CIRRHOPODA OCEAN LIFE "However distinct in outward appearance, and even in their internal economy, the creatures composing the primary divisions of animated nature may seem to be when superficially examined, closer investigation invariably reveals to the zoologist gradations of structure connecting most dissimilar types of organization, and leading so insensibly from one to another, that the precise bound ary-line which separates them is not always easily defined. The Cirrhopoda, indeed, present a strange combination of articulated limbs, united with many of the external characters of a Mollusk, as will be at once evident from the examination of any species of Bar nacle, whether Sesile or pedunculated." "At first sight no two objects can well be more unlike than a Barnacle and a Shrimp. The former is inclosed in a true shell composed of many pieces united either by shelly matter or by cartilage, which allow of the pro trusion and retraction of a hand of fine hairy filaments, the whole permanently affixed to foreign objects either by a thick, flexible stalk, or by a broad immovable base. The older naturalists as sociated these animals with the shell bearing MOLLUSCA, calling them multivalves, and even up to very recent times they have been considered as equally allied to the sub-kingdom just named and to that in which they occur here. Mr. Charles Darwin, however, in his admirable Monograph, has fully demonstrated the close affinity which subsists between them and the Crustacea, of which he, indeed, considers them only a sub-division. I pre fer, however, to treat them as a class by themselves, believing that the diversity between the groups is quite as great as that which subsists between the CRUSTACEA and the ARACHNIDA, or between the ARACHNIDA and the INSECTA. The Barnacle begins life in a form exactly like that of a young Entomostracous Crus taceau, with a; broad carapace, a single.eye, two pairs of antenna,• three pairs of jointed, branched, and ,Well-bristled legs, and a forked tail. It casts off its skin twice, undergoing, especially at . the second month, a considerable change of figure. At the third month it has assumed almost the form of . a Cypris or. Cythere, being inclosed in a bivalve shell, in which the front of the head with the antennae is greatly developed, equalling in bulk all the rest of the body. The single eye has become two, which are very large, and attached to the outer arms of two bent processes like the letters U U, which are seen within the thorax.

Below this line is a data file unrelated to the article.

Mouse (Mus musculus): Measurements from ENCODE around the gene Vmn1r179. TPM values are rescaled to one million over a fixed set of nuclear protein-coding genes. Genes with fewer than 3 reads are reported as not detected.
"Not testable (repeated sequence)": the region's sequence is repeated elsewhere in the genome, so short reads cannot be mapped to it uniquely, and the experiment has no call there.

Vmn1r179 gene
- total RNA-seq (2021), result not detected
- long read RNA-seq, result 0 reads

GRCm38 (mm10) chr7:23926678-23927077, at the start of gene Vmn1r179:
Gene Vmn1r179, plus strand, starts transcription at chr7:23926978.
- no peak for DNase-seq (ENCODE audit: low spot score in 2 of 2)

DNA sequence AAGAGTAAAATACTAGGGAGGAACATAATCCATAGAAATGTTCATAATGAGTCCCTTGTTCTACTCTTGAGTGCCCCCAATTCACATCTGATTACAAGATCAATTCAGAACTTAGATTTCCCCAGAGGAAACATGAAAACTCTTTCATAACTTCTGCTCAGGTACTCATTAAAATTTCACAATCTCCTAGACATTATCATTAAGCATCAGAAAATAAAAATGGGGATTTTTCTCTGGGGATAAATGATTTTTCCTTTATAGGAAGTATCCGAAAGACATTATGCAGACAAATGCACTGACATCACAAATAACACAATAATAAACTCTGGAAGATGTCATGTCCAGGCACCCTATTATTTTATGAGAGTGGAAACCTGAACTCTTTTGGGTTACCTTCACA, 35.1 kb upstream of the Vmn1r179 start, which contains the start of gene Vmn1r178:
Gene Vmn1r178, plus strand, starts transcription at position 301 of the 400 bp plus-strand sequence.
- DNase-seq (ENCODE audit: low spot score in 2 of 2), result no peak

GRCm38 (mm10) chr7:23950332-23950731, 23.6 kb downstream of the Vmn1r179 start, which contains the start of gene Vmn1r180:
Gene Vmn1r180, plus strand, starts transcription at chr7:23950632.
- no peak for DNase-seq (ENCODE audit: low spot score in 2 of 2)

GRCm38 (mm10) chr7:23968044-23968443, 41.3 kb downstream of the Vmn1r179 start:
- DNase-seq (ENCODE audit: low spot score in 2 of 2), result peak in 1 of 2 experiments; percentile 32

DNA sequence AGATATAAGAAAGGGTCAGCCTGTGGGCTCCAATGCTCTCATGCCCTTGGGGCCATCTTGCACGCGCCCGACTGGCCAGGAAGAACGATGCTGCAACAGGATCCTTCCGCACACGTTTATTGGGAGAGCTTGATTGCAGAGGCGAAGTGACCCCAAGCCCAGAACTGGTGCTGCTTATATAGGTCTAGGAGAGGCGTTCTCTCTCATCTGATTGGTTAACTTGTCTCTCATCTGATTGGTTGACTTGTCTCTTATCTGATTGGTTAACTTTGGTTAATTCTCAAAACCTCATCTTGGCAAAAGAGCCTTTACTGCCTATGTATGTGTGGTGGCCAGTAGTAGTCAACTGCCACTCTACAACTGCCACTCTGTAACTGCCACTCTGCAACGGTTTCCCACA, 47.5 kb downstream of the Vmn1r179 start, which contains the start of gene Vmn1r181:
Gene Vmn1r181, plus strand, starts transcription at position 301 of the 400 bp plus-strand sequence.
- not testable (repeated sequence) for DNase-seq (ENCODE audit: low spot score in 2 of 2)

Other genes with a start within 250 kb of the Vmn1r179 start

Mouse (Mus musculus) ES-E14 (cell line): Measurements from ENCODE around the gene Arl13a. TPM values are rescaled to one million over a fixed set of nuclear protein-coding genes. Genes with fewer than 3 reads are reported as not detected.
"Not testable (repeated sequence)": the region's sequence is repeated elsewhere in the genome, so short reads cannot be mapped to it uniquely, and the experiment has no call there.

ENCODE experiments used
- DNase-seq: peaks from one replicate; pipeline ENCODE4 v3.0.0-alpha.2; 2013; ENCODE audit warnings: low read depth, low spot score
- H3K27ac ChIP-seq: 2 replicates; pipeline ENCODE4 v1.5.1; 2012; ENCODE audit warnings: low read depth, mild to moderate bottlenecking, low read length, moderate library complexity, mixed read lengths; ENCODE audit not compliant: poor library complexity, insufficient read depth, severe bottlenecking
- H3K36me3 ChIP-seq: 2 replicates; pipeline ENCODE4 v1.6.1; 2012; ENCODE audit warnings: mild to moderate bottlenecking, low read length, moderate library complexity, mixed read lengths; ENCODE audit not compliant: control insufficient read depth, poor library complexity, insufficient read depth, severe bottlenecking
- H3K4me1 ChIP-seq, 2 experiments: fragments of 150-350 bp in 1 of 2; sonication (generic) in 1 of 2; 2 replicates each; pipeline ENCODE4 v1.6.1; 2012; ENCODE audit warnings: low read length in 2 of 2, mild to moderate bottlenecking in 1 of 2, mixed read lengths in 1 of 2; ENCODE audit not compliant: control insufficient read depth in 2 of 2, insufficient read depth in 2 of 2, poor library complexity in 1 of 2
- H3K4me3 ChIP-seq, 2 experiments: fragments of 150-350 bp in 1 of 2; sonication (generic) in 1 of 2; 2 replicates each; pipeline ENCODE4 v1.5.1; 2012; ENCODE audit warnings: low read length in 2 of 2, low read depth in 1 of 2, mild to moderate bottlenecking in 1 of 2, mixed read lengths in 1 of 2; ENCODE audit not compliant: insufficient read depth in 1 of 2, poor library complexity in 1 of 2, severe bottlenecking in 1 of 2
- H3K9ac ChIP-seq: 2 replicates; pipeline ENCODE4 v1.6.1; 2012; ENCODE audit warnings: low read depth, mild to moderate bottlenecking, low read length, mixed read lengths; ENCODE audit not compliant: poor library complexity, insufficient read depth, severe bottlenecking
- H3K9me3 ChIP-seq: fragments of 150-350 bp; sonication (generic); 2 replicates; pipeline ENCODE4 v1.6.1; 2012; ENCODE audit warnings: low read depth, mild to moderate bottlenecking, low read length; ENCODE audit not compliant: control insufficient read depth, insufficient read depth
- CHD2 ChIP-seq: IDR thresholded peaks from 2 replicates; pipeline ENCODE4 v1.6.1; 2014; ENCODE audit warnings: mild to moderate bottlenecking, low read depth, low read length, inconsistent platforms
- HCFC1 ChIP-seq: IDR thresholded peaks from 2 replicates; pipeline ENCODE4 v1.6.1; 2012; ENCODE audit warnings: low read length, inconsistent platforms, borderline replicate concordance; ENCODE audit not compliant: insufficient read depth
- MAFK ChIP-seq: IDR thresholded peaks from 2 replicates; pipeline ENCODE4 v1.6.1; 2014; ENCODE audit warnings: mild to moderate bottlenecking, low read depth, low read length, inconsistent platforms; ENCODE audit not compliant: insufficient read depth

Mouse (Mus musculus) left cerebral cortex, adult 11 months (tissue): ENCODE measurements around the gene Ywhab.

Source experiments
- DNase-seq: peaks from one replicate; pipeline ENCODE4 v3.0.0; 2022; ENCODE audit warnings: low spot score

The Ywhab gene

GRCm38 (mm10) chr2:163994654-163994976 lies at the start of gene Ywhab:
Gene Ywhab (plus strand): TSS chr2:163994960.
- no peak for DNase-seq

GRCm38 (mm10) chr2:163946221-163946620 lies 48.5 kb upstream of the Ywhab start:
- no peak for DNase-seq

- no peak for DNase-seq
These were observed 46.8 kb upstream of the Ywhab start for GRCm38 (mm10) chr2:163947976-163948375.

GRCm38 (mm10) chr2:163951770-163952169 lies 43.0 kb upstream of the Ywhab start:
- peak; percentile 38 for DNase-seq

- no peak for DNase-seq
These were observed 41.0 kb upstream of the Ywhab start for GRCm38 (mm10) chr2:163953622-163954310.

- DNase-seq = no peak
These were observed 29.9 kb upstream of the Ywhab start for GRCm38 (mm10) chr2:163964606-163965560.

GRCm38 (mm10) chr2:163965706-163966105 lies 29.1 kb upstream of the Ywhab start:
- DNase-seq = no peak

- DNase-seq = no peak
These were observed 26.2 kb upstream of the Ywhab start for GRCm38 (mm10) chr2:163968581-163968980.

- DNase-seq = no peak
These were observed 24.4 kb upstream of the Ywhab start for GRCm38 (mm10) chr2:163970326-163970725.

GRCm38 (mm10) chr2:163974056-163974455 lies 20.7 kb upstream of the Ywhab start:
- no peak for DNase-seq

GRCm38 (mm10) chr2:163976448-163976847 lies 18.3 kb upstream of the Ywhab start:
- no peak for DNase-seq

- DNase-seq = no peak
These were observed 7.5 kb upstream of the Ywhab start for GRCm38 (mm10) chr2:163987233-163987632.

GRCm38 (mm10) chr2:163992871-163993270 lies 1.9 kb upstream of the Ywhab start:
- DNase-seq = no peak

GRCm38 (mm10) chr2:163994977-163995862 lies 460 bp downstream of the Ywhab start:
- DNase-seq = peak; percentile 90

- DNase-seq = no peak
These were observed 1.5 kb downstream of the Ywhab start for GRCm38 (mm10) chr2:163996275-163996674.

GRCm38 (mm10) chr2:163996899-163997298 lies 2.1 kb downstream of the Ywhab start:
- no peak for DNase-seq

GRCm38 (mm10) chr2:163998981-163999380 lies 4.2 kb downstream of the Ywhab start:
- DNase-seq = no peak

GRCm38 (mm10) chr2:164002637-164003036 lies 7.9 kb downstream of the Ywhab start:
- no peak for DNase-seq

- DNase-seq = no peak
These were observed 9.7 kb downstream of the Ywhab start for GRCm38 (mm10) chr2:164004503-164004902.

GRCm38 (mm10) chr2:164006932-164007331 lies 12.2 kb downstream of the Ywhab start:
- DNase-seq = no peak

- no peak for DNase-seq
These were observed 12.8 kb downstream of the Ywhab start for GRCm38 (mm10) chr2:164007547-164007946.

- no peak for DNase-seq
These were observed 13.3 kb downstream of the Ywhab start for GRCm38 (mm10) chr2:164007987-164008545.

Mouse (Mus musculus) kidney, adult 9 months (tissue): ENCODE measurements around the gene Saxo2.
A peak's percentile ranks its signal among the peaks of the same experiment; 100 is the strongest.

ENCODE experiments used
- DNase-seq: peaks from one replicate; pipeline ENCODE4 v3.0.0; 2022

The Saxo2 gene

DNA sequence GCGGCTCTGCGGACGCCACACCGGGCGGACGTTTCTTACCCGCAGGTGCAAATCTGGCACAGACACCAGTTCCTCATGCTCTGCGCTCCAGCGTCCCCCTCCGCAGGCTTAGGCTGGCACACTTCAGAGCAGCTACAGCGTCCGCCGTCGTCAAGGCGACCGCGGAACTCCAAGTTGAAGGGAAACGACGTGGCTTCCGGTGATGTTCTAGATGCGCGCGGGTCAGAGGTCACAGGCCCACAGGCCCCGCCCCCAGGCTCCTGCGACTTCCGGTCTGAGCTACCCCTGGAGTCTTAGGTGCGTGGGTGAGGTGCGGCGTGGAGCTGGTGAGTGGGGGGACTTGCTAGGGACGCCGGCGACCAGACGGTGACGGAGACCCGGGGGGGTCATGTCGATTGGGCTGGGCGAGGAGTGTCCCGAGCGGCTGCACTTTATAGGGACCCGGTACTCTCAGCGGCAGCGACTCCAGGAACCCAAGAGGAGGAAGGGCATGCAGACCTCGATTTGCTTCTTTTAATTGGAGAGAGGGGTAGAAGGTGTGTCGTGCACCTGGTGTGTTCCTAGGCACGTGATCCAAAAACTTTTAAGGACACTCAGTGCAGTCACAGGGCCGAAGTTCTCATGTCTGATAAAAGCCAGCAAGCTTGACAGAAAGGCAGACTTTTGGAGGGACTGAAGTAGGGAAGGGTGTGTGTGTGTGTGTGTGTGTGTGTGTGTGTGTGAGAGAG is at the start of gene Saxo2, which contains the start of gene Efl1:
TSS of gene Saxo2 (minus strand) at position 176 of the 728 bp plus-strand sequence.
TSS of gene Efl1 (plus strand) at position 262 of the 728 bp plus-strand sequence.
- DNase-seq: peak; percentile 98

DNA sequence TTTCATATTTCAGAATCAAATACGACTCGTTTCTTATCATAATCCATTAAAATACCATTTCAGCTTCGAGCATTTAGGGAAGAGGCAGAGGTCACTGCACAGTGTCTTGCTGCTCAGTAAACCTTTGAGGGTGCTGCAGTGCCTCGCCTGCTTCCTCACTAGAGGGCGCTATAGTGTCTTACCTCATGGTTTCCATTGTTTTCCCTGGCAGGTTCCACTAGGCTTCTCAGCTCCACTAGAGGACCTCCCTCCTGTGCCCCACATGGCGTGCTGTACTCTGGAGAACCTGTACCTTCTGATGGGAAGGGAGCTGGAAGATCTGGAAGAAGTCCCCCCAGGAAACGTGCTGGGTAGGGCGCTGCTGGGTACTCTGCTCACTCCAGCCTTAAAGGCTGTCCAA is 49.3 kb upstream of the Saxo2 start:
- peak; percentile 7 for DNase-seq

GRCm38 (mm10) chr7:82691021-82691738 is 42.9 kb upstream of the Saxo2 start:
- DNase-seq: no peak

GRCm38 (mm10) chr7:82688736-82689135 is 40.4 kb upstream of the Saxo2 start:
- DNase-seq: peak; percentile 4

"In this stage the little animal searches about for some suitable spot for permanent residence; a ship's bottom, a piece of floating timber, the back of a whale or turtle, or the solid rock. When its selection is made, the two antennae, which project from the shell, pour out a glutinous gum or cement, which hardens in water, and firmly attaches them. Henceforth, the animal is a fixture, glued by the front of its head to its support. Another moult now takes place; the bivalve shell is thrown off, with the great eyes, and their u -like processes, and the little Cirriped is seen in its true form. It is now in effect a Stomapod Crustacean, attached by its antennae, the head greatly lengthened (in Lepas, &c.), the carapace composed of several pieces (valves), the legs modified into cirri, and made to execute their grasping movements backwards instead of forwards, and the whole abdomen obliter ated, or reduced to an inconspicuous rudiment.
"The sessile or stalkless Barnacles or Acorn-shells (Ballanid), appear to differ much in the formation of their shells from Lepadidx, (stalked,) but the diversity is produced by modification of the same essential valves. • " The food devoured by the Cirrhopoda would seem to consist of various minute animals, such as small Mollusks and micro scopic Crustacea, caught in the around them by a mechan-. ism at once simple and elegant. Any one who watches the movements of a living Cirrhopod will perceive that its arms, with their appended cirrhi, are in perpetual movement, being alter-, nately thrown out and retracted with great rapidity ; and that, when fully expanded, the plumose and flexible stems form an ex quisitely beautiful apparatus, admirably adapted to entangle.
any nutritious molecules, or minute living creatures, that may happen to be present in the circumscribed space over which this singular casting-net is thrown, and drag them down into the vicinity of the mouth, where, being seized by the jaws, they are . crushed and prepared for digestion. No sense but that of touch is required for the success of this singular mode of fishing ; and the delicacy with which the tentacula perceive the slightest con tact of a foreign body, shows that they are eminently sensible to tactile impressions."